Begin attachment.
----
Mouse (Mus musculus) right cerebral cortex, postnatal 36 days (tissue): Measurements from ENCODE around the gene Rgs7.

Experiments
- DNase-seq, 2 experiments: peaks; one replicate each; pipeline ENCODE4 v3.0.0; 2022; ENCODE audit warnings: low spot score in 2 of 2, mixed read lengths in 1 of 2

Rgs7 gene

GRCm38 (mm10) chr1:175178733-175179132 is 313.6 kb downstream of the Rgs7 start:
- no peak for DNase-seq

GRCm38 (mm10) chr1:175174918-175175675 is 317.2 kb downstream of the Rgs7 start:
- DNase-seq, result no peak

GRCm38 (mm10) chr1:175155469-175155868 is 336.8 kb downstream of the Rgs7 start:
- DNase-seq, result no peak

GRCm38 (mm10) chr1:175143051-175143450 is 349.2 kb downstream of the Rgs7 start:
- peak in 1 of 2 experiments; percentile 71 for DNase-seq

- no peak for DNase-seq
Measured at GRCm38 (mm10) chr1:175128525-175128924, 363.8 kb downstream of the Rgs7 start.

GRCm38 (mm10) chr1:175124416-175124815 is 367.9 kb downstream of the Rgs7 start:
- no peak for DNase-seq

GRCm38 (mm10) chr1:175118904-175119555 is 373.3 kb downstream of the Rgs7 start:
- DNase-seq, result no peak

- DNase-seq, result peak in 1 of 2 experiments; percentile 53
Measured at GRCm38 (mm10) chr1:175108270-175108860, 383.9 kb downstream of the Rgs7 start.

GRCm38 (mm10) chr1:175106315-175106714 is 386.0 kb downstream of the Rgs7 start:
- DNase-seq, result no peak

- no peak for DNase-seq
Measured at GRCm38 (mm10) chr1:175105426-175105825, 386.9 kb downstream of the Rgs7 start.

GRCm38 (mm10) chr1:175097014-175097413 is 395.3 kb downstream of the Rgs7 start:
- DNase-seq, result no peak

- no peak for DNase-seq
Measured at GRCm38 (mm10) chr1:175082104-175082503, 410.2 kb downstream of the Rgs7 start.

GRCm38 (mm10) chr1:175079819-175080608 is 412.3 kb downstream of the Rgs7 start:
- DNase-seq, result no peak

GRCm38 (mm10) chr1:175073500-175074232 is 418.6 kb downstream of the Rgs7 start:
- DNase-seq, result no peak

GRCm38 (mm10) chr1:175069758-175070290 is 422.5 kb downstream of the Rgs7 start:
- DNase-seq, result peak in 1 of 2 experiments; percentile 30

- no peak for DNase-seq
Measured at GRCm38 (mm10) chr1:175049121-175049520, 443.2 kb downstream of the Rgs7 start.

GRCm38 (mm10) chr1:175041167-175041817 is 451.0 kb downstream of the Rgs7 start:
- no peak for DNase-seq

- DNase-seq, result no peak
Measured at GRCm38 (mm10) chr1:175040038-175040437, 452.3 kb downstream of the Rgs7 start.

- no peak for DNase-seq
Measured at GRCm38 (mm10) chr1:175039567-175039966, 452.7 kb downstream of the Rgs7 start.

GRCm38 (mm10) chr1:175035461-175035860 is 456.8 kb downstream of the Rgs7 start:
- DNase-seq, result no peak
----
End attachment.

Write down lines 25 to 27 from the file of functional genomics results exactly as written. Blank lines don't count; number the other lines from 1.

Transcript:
GRCm38 (mm10) chr1:175097014-175097413 is 395.3 kb downstream of the Rgs7 start:
- DNase-seq, result no peak

- no peak for DNase-seq